BE READY FOR THE HARD ANSWERS
The original question above is hard to answer without knowing all the details. “Why am I not being used more?” Is a question I’ve heard many times from people who wouldn’t like the answers, or who would be surprised by them at the very least.
Are you ready to be told the truth? Because that’s what you’re opening yourself up to. You could be told things that are hard to hear because you can’t see them in yourself. They are called blind spots for a reason.
You could be told that you’re hard to work with. The issue could be talent level or effort put in. It could be that you’re not a team player or that you want the band to mold to your sound instead of molding to the band’s sound. Maybe there are issues you’ve been talked to about in the past that you haven’t made changes on?
Over the years, I’ve seen all of this and more. It’s never a one size fits all answer.
DON’T ASK FOR WHAT CAN’T BE GIVEN
One thing I would add, is that you need to think about what you’re asking for. Is what you want something that your leader has the power to give?
This is why I recommended going straight to the top. By going to the worship leader instead of another band member or the music director instead of a band leader you go straight to the source. Maybe coffee needs to be with both a band leader and music director, but whatever your specific situation is, if you ask for something from someone who doesn’t have the power to make that decision, don’t be surprised at the answer you get.
A common example is for a worship band leader. Let’s say your church has one main worship leader and you want to lead sometimes, they may not have the power to grant your wish even if they wanted to. A few years back I had someone that was my “Fifth Sunday” worship leader. They wanted to be in a regular rotation, ever other week or something like that. Even if I had wanted to go with that plan, it wasn’t within my power. The leadership of my church had asked me to oversee the music (Music director) and to be the primary Worship Leader. It wasn’t in my power to make change. I could choose who played in the band, and had some slight leeway on having people lead every so often or co-lead with me, but that was it. The person was making demands that I couldn’t answer. It’s possible that you’re frustrated at your Worship Ministries’ leadership over a decision that was made higher up the chain.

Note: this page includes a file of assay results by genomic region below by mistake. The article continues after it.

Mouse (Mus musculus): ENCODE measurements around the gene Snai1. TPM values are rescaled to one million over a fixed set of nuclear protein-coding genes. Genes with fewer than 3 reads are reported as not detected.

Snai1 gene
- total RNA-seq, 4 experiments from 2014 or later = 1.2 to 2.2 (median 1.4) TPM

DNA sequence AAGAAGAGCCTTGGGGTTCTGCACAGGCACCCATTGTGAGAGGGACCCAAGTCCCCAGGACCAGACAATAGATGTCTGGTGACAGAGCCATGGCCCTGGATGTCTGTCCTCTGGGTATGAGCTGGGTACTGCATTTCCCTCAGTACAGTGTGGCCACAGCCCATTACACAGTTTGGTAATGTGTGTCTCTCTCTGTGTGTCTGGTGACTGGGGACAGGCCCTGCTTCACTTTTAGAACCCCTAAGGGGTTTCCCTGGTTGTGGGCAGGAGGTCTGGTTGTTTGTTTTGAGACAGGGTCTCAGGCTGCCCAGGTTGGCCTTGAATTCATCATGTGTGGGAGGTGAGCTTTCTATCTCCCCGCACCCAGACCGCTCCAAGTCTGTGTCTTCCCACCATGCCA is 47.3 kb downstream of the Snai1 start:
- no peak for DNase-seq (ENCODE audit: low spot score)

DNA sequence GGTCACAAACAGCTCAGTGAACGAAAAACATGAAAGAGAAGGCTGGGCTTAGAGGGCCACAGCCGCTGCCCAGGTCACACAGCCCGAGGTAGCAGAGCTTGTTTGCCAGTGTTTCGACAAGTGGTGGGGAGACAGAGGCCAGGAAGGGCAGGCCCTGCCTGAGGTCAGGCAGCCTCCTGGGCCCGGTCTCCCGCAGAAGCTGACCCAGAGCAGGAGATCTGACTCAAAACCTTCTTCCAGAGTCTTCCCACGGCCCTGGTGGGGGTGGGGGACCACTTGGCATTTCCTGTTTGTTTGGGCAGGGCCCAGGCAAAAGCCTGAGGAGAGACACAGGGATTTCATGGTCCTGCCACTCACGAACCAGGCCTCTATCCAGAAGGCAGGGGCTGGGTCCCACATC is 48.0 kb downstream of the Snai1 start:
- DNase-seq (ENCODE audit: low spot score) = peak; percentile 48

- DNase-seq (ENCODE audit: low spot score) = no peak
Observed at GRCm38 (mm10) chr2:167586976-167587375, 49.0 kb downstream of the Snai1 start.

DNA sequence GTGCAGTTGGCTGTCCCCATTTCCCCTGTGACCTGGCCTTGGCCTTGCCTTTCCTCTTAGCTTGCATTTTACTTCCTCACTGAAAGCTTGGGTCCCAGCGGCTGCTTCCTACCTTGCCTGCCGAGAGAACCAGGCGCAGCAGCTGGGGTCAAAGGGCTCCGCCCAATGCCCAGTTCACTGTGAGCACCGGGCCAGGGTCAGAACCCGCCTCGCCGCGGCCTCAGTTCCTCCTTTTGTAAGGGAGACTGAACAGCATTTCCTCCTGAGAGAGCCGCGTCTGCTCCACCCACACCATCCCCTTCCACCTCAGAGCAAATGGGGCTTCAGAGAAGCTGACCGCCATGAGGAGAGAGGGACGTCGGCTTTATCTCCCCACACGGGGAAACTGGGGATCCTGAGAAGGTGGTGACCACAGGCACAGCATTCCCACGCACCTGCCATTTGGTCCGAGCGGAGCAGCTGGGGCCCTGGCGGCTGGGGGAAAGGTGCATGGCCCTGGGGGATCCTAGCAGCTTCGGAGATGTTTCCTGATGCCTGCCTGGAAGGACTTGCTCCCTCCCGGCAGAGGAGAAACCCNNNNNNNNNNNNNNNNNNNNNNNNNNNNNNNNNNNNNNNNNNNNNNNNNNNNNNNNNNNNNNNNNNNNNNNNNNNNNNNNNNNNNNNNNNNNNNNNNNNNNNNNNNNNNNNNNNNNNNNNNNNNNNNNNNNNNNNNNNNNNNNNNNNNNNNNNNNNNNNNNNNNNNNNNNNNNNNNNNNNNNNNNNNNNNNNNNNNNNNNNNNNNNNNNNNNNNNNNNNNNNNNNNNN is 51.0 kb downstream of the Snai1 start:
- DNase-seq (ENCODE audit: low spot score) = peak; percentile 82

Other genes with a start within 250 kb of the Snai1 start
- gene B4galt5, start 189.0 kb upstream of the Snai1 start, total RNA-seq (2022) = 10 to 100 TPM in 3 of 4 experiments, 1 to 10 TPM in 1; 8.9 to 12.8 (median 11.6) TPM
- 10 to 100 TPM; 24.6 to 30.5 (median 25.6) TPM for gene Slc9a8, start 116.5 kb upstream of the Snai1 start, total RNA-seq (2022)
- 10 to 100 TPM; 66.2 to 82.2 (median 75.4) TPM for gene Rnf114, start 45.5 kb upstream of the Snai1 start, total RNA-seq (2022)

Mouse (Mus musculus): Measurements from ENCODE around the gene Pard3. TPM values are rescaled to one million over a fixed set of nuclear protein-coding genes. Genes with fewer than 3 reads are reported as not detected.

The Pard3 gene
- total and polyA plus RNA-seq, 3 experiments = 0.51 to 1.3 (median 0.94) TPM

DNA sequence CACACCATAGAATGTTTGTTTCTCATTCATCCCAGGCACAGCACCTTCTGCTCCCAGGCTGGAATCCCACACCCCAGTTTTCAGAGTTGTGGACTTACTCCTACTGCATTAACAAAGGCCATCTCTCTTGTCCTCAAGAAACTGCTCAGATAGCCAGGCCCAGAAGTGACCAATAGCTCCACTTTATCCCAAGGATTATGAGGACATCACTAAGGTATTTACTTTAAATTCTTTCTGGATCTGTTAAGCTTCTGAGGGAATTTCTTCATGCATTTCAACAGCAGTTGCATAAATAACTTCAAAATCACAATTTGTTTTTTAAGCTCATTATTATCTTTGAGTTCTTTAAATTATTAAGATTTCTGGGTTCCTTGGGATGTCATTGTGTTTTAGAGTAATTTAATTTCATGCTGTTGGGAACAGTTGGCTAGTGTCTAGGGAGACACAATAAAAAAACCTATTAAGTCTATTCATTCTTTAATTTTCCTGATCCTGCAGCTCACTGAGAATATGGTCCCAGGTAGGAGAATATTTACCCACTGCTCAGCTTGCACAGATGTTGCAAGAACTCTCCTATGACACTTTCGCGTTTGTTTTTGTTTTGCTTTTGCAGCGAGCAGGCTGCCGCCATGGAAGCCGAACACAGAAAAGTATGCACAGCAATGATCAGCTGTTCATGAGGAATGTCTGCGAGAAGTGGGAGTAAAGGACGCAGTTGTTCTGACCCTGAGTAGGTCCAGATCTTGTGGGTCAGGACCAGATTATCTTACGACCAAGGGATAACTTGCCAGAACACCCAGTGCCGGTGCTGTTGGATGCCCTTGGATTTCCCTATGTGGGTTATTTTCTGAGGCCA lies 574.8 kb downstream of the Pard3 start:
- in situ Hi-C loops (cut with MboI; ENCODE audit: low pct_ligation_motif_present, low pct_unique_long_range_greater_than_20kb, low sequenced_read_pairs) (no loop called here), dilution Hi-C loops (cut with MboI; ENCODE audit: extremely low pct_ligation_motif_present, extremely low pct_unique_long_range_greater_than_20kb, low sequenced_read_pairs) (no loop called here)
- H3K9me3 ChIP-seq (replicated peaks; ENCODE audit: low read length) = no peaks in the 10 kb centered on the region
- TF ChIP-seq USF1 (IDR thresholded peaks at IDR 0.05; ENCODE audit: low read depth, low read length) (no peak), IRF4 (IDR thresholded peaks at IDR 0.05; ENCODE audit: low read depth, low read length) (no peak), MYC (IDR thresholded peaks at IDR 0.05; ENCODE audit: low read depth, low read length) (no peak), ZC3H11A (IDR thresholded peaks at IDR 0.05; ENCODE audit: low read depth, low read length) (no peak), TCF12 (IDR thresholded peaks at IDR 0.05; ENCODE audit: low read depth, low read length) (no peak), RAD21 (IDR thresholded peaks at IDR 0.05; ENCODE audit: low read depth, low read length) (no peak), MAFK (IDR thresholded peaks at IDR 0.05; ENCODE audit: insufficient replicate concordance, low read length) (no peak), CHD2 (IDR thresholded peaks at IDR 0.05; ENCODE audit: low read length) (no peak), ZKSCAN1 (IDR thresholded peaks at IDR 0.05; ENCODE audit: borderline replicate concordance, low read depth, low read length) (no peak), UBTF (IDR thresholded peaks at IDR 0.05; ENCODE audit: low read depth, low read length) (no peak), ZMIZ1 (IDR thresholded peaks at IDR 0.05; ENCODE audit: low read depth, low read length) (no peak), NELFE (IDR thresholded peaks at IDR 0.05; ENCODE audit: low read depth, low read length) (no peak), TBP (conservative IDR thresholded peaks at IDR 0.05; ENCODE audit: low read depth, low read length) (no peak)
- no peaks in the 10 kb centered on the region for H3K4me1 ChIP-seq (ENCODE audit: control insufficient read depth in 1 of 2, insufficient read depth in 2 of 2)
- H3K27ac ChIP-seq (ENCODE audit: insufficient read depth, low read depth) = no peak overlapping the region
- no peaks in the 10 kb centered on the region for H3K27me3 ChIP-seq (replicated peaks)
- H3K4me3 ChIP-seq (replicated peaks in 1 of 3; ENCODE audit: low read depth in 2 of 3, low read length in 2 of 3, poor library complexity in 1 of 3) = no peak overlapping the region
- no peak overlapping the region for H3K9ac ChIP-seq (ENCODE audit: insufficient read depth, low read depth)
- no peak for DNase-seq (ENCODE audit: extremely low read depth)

WHATEVER HAPPENS, IT’S UP TO YOU HOW YOU RESPOND
Are you at your church because you’re part of the family or because you’re part of the band?
I would hope the answer is the former. While I can certainly see some scenarios where the reason for you’re not playing more would be worth leaving a church, I believe these to be the exception rather than the rule.
I need to be these things in the right order: A Christian. A member of my Church Family. A Worship Leader. In that order.
If I get answer I don’t like and metaphorically “take my ball and go home” then something from the above list is out of balance, and that’s not anyone’s fault but my own.